What are we doing?
Following the tragic events at Grenfell Tower in London on Wednesday, 14 Jun 2017 when a fire started in a 24 storey residential block of flats and rapidly spread, fire safety is on everyone’s minds.
Whilst fire risk assessments and procedures are in place and regularly checked, the council has been working with partners to ensure the appropriate checks and inspections have taken place and records are up-to-date. The below information summarises the questions we have been asked and our responses.
How many tower blocks are there in Knowsley and who owns them?
There are 19 residential tower blocks in Knowsley – 12 are managed by First Ark, five by Villages Housing and two are privately-owned and managed (the landlord of each of these two is Tuscola and the managing agent is Regent Property Management). Whilst the council does not own any of these buildings, we are working with the owners and the Merseyside Fire & Rescue Service to ensure that appropriate fire risk assessments and safety measures are in place.
Has ACM cladding been found on any of these buildings?
ACM (Aluminium Composite Material) panels were used on Grenfell Tower in London. Whilst the investigation is in its early stages, there is a suggestion that the ACM cladding used on Grenfell Tower contributed to the quick spread of the fire.
Each owner of the tower blocks completed a checklist for the Department for Communities and Local Government which concluded that ACM cladding was not used on any building.
What is the advice should a fire break out in a high rise building?
Merseyside Fire & Rescue Service and the high-rise property owners have been providing guidance and advice to anyone who lives in a high-rise property or those who may be responsible for people living in a similar property.
Advice to residents of high-rise properties, purpose-built flats or maisonettes is to have at least one smoke alarm fitted and test it regularly; know your escape route; and plan what to do if there is a fire inside your home or somewhere else in your building. Advice on what to do if a fire breaks out.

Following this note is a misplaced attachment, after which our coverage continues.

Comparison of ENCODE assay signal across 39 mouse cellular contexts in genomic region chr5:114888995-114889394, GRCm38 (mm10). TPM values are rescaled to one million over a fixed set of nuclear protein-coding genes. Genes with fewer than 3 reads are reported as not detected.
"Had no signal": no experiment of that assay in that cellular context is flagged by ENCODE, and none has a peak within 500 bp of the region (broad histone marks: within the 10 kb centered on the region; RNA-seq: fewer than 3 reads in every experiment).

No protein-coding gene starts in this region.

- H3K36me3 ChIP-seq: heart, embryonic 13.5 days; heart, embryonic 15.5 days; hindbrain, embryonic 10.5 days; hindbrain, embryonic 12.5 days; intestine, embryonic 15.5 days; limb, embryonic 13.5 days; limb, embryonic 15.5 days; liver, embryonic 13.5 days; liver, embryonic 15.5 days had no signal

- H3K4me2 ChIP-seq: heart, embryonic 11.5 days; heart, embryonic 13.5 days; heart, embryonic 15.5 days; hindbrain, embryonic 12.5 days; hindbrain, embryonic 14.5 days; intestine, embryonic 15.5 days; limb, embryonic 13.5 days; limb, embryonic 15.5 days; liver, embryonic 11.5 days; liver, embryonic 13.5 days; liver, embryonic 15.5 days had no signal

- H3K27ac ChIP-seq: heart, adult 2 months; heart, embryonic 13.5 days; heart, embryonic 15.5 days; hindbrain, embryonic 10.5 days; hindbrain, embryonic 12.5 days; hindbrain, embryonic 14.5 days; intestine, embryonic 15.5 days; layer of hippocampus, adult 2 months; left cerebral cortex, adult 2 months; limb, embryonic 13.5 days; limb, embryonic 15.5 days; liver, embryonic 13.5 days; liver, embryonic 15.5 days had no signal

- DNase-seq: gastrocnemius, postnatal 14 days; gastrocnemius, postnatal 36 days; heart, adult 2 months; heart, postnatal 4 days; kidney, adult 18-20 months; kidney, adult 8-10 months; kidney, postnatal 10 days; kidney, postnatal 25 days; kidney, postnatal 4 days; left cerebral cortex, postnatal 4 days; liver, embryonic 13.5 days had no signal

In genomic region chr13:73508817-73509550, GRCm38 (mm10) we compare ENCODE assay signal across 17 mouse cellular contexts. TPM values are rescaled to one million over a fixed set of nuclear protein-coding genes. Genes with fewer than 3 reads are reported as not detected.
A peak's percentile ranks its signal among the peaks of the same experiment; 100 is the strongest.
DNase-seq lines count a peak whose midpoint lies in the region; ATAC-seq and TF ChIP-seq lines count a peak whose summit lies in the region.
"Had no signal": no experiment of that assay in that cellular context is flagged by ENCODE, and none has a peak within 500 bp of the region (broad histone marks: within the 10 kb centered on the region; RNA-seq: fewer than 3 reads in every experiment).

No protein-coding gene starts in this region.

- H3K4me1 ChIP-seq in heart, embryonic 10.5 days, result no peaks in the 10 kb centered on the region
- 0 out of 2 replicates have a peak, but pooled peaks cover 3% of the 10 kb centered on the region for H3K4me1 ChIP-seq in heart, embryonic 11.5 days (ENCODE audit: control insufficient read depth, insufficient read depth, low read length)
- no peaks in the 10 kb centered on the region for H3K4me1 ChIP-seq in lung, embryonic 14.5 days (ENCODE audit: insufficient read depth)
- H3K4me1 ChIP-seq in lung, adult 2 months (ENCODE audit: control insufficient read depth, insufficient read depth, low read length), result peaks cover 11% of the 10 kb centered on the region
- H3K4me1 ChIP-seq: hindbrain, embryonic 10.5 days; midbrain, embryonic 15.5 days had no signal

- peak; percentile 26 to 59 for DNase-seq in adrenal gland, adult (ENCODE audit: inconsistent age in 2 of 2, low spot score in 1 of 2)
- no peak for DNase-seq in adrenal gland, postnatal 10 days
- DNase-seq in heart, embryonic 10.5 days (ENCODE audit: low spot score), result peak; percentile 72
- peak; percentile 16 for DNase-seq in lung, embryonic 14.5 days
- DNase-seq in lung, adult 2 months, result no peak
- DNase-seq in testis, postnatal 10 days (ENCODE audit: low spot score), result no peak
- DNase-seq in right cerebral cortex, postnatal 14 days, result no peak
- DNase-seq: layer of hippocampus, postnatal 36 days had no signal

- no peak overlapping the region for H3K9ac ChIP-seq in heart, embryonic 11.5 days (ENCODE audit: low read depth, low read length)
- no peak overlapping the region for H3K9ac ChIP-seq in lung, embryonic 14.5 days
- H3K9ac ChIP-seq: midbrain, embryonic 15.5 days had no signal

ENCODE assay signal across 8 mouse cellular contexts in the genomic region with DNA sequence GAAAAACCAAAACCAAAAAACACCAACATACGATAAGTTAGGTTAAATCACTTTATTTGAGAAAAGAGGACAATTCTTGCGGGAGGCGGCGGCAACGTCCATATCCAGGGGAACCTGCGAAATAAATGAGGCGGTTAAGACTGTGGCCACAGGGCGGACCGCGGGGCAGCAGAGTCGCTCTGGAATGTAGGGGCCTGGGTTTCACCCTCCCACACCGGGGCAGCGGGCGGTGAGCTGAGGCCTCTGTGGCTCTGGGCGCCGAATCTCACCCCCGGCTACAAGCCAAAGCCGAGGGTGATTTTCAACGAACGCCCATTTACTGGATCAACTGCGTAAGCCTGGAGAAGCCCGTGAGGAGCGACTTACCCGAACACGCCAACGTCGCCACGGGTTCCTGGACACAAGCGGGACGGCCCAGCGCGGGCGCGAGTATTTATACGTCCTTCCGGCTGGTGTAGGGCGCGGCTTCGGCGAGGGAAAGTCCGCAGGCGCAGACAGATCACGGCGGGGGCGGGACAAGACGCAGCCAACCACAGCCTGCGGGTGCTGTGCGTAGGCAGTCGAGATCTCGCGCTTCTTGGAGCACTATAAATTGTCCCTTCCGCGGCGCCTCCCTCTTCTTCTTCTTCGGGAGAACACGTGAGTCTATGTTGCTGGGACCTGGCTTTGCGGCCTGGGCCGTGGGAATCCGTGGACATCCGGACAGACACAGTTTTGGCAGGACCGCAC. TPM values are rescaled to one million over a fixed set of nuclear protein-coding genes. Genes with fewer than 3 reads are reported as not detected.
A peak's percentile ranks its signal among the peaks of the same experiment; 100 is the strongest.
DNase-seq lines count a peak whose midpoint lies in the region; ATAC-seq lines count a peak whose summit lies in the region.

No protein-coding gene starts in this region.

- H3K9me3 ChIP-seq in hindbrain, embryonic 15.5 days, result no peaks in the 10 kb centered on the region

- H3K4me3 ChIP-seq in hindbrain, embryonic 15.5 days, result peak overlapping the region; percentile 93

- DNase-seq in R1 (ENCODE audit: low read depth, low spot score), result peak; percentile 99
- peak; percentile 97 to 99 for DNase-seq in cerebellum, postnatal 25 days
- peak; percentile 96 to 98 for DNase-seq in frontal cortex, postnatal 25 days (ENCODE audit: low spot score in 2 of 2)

- Never assume that someone else has called 999 – make the call yourself from a place of safety.
- You should follow the specific escape plan for your building and, if there is lots of smoke, crawl along the floor where the air should be clearer.
- Always use the stairs rather than the lift and call 999 as soon as you are in a safe place.
- If it is too dangerous to follow your planned escape route because stairs and hallways are full of smoke, ring 999 and stay inside the safest room.
- Keep the doors closed and use towels or bedding to block the smoke at the bottom of the door. Anyone living in high-rise accommodation, or who may be worried about vulnerable loved-ones living in high-rise accommodation, can call Fire Service Direct for advice on 0800 731 5958 or email firstname.lastname@example.org Relevant and current Home Office Guidance including Fire Safety in purpose-built blocks of flats can be found here.
What is the home fire safety advice I should be following?
From installing smoke alarms, preventing kitchen fires through to planning your escape route, you can find everything you need to know on keeping you and your home safe in the Government’s fire safety in the home booklet – available to download here.
In the event of a fire:-
- Don’t tackle fires yourself. Leave it to the professionals.
- Keep calm and act quickly – get everyone out as soon as possible.
- Don’t waste time investigating what’s happened or rescuing valuables.
- If there’s smoke, keep low where the air is clearer.
- Before you open a door check if it’s warm. If it is, don’t open it – fire is on the other side.
- Call 999 as soon as you’re clear of the building. 999 calls are free.
If your escape route is blocked:-
- If you can’t get out, get everyone into one room, ideally with a window and a phone.
- Put bedding around the bottom of the door to block out the smoke.
- Call 999 then open the window and shout “HELP FIRE”.
- If you’re on the ground or first floor, you may be able to escape through a window.
- Use bedding to cushion your fall and lower yourself down carefully. Don’t jump.
- If you can’t open the window break the glass in the bottom corner. Make jagged edges safe with a towel or blanket.
Are checks being made on council owned buildings?
Yes, the council has started the process of assessing all of the buildings it owns and manages. This is being done on a risk based approach with high rise properties being the first priority. There have been no problems identified to date in any of the council high rise properties, fire risk assessments are up to date and evacuation procedures are regularly tested.
Is the council also liaising with the owners of other commercial buildings?
The initial priority is any building that is more than 18m high and used for residential purposes.
Businesses that have over 250 staff and/or are in high rise (including the hotels) have been contacted and all have provided details of their in-house fire safety checks and resilience measures.